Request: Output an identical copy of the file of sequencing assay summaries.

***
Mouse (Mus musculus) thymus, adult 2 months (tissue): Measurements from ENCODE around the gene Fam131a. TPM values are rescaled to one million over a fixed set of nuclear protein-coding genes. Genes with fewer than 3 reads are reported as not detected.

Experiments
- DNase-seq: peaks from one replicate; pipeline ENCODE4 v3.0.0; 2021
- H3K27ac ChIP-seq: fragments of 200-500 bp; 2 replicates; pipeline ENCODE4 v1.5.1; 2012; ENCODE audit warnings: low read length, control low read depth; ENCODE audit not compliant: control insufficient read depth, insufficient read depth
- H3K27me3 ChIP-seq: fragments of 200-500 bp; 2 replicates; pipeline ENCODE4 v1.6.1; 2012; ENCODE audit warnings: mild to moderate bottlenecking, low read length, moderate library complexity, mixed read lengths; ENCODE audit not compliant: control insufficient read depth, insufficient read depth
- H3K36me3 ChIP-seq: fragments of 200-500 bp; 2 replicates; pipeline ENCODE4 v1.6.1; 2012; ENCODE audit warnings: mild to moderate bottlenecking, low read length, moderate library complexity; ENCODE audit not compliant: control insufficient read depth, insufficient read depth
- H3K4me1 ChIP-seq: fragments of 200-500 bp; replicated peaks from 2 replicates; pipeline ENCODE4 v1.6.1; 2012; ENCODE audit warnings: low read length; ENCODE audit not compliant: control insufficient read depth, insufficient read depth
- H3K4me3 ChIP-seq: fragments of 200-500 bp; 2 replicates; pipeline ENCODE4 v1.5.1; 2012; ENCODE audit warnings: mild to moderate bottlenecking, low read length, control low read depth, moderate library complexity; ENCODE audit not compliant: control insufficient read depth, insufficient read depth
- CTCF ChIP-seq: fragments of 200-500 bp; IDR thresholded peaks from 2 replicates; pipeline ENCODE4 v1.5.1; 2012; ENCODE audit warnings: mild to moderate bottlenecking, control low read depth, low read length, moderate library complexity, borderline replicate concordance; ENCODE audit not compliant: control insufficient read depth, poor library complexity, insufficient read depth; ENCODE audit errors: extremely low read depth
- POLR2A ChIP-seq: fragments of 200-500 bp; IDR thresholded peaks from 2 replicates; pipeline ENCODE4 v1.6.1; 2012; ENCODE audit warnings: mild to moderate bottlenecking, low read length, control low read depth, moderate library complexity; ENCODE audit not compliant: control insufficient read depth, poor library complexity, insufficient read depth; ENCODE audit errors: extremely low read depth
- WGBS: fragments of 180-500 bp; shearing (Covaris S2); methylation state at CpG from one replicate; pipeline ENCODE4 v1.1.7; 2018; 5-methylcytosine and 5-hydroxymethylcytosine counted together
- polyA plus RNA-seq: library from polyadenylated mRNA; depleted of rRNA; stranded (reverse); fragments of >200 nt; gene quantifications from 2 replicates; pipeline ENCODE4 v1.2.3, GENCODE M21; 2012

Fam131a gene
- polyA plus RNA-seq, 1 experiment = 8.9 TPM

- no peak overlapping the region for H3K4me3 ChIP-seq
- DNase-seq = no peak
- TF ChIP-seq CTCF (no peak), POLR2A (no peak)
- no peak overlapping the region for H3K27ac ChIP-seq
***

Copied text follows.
Mouse (Mus musculus) thymus, adult 2 months (tissue): Measurements from ENCODE around the gene Fam131a. TPM values are rescaled to one million over a fixed set of nuclear protein-coding genes. Genes with fewer than 3 reads are reported as not detected.

Experiments
- DNase-seq: peaks from one replicate; pipeline ENCODE4 v3.0.0; 2021
- H3K27ac ChIP-seq: fragments of 200-500 bp; 2 replicates; pipeline ENCODE4 v1.5.1; 2012; ENCODE audit warnings: low read length, control low read depth; ENCODE audit not compliant: control insufficient read depth, insufficient read depth
- H3K27me3 ChIP-seq: fragments of 200-500 bp; 2 replicates; pipeline ENCODE4 v1.6.1; 2012; ENCODE audit warnings: mild to moderate bottlenecking, low read length, moderate library complexity, mixed read lengths; ENCODE audit not compliant: control insufficient read depth, insufficient read depth
- H3K36me3 ChIP-seq: fragments of 200-500 bp; 2 replicates; pipeline ENCODE4 v1.6.1; 2012; ENCODE audit warnings: mild to moderate bottlenecking, low read length, moderate library complexity; ENCODE audit not compliant: control insufficient read depth, insufficient read depth
- H3K4me1 ChIP-seq: fragments of 200-500 bp; replicated peaks from 2 replicates; pipeline ENCODE4 v1.6.1; 2012; ENCODE audit warnings: low read length; ENCODE audit not compliant: control insufficient read depth, insufficient read depth
- H3K4me3 ChIP-seq: fragments of 200-500 bp; 2 replicates; pipeline ENCODE4 v1.5.1; 2012; ENCODE audit warnings: mild to moderate bottlenecking, low read length, control low read depth, moderate library complexity; ENCODE audit not compliant: control insufficient read depth, insufficient read depth
- CTCF ChIP-seq: fragments of 200-500 bp; IDR thresholded peaks from 2 replicates; pipeline ENCODE4 v1.5.1; 2012; ENCODE audit warnings: mild to moderate bottlenecking, control low read depth, low read length, moderate library complexity, borderline replicate concordance; ENCODE audit not compliant: control insufficient read depth, poor library complexity, insufficient read depth; ENCODE audit errors: extremely low read depth
- POLR2A ChIP-seq: fragments of 200-500 bp; IDR thresholded peaks from 2 replicates; pipeline ENCODE4 v1.6.1; 2012; ENCODE audit warnings: mild to moderate bottlenecking, low read length, control low read depth, moderate library complexity; ENCODE audit not compliant: control insufficient read depth, poor library complexity, insufficient read depth; ENCODE audit errors: extremely low read depth
- WGBS: fragments of 180-500 bp; shearing (Covaris S2); methylation state at CpG from one replicate; pipeline ENCODE4 v1.1.7; 2018; 5-methylcytosine and 5-hydroxymethylcytosine counted together
- polyA plus RNA-seq: library from polyadenylated mRNA; depleted of rRNA; stranded (reverse); fragments of >200 nt; gene quantifications from 2 replicates; pipeline ENCODE4 v1.2.3, GENCODE M21; 2012

Fam131a gene
- polyA plus RNA-seq, 1 experiment = 8.9 TPM

- no peak overlapping the region for H3K4me3 ChIP-seq
- DNase-seq = no peak
- TF ChIP-seq CTCF (no peak), POLR2A (no peak)
- no peak overlapping the region for H3K27ac ChIP-seq